Severe Hailstorm at The Oaks - 18th December 2001 - including video footage.
report compiled by Jimmy Deguara
Please note hail footage can be downloaded further down the page.
View of The Oaks Supercell in its mature stage from the north by Jeff Brislane
This day was not much of a surprise as there was cold upper air (-16C temperatures at 500hPa) expected to advance towards central eastern New South Wales. Yet another dynamic system of sorts was expected to produce supercells around the Sydney region. My target area of interest was the Camden area. Low level convergence was ideal and upper level winds were more ideal for dynamic supercells. Certainly not the best dynamic atmosphere but supported by an ideal moisture profile and increasing instability during the afternoon, this region was certain to take off later. Mid-level moisture would prove to be a problem further north.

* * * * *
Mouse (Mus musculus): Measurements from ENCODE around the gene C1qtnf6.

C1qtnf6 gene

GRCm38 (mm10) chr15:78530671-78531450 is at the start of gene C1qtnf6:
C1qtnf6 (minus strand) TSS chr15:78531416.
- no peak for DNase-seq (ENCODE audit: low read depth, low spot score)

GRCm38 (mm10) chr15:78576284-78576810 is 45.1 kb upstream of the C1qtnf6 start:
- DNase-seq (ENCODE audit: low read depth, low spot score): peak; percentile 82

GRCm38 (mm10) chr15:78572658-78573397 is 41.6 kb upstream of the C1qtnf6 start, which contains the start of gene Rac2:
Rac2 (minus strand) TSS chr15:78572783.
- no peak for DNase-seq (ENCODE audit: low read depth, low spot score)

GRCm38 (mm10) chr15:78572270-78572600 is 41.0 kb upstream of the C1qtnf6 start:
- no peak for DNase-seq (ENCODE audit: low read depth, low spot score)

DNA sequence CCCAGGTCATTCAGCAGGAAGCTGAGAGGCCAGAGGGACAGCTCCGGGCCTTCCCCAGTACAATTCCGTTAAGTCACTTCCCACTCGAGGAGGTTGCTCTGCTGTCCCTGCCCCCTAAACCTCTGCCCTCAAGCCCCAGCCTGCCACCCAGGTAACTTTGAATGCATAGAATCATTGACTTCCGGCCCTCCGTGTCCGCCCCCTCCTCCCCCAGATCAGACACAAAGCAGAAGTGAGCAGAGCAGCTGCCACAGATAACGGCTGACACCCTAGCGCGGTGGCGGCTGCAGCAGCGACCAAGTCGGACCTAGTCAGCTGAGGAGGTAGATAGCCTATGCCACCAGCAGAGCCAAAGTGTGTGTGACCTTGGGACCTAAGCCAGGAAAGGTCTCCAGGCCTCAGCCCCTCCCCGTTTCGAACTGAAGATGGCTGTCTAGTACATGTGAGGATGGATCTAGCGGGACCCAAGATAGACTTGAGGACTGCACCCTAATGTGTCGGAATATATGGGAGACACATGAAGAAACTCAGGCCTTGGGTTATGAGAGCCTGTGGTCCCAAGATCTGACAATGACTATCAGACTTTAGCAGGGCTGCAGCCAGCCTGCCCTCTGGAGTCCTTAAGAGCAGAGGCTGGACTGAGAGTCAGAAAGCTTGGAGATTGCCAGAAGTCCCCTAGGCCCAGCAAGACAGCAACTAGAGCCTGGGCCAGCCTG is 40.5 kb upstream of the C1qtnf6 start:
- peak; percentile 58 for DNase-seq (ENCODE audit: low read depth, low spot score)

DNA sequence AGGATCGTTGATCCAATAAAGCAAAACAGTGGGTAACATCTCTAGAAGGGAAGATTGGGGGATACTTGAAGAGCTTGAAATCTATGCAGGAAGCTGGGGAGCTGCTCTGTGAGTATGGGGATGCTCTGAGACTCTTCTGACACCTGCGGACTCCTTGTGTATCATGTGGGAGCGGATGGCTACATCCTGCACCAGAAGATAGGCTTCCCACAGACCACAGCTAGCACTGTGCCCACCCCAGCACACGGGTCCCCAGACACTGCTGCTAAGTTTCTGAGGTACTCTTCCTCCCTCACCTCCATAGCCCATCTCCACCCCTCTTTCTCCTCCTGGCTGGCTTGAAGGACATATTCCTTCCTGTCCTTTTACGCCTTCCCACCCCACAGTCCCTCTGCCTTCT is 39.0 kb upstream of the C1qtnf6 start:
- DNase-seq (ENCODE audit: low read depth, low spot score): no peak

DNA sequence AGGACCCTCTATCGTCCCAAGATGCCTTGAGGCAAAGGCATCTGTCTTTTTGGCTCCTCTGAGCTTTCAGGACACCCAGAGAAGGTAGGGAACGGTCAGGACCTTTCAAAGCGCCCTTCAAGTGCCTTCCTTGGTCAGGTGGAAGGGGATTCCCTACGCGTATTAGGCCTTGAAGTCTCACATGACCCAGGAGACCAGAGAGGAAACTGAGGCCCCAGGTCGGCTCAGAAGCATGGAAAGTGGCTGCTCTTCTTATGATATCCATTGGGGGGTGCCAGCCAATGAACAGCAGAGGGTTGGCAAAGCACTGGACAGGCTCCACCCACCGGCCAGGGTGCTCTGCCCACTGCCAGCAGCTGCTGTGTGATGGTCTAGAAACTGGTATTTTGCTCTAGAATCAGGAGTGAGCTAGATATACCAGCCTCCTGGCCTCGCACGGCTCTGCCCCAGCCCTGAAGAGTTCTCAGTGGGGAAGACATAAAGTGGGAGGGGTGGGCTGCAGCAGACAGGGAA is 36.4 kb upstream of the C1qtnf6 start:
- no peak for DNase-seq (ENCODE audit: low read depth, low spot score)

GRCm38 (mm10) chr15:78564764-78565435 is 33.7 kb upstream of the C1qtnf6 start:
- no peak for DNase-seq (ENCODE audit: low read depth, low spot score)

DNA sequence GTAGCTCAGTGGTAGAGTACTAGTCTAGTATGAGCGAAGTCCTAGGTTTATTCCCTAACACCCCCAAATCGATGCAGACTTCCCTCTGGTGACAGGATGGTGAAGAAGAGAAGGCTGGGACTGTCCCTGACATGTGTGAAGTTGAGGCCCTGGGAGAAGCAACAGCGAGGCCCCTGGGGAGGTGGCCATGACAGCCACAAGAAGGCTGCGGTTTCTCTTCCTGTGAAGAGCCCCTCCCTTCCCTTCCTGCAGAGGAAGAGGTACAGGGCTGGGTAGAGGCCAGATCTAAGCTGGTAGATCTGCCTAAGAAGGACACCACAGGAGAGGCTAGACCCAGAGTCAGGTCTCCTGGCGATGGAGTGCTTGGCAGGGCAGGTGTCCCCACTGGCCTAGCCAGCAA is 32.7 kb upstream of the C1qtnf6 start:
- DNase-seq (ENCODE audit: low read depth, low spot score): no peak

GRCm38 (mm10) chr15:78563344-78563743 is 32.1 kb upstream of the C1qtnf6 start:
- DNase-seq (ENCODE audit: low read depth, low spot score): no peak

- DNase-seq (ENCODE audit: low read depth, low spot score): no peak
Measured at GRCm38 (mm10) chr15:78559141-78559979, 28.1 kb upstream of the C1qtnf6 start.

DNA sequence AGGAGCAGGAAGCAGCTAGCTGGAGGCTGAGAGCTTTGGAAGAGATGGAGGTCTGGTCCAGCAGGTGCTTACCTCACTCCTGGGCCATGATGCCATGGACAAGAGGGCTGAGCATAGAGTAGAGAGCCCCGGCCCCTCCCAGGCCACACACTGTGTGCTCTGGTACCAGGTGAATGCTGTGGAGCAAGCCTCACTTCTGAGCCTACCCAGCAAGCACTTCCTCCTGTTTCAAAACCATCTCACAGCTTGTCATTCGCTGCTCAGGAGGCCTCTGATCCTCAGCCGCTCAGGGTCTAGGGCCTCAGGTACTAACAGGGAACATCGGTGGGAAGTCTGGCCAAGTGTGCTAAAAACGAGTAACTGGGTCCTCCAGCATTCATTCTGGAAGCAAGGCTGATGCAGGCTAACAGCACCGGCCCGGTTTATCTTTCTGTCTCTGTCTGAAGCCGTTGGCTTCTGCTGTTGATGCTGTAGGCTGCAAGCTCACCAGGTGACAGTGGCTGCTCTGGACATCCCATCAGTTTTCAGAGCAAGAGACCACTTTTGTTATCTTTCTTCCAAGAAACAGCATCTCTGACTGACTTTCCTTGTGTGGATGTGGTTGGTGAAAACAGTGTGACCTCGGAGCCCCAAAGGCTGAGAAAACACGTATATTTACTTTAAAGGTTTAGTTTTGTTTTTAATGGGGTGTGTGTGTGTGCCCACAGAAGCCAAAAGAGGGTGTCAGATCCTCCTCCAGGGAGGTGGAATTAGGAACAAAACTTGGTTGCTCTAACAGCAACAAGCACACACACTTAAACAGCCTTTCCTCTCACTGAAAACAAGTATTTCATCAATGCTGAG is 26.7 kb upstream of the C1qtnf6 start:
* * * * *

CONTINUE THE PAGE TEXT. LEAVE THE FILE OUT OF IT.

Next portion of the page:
I left work wondering what was going on. I had noted a supercell was already making a left move in the Wollemi National Park. It was obviously too late though tempting to head into that area. However, I decided to stick to my target - Camden.
Heading out to Luddenham, I was again reminded by Mario in a phone call of just how big the cell in the Wollemi had become dominating on radar - thanks Mario!!! The temptation was again there though I reminded Mario and myself that the Camden area was expected to take off late. However, as I parked at a vantage point and watched, the storm seemed almost weak with an anvil joining the mid-level cloud over the Sydney region with some rain and thunder. The inflow was encouraging and it seemed that there was some organisation occurring to the west. It was after 4:00pm and still no sign of severity.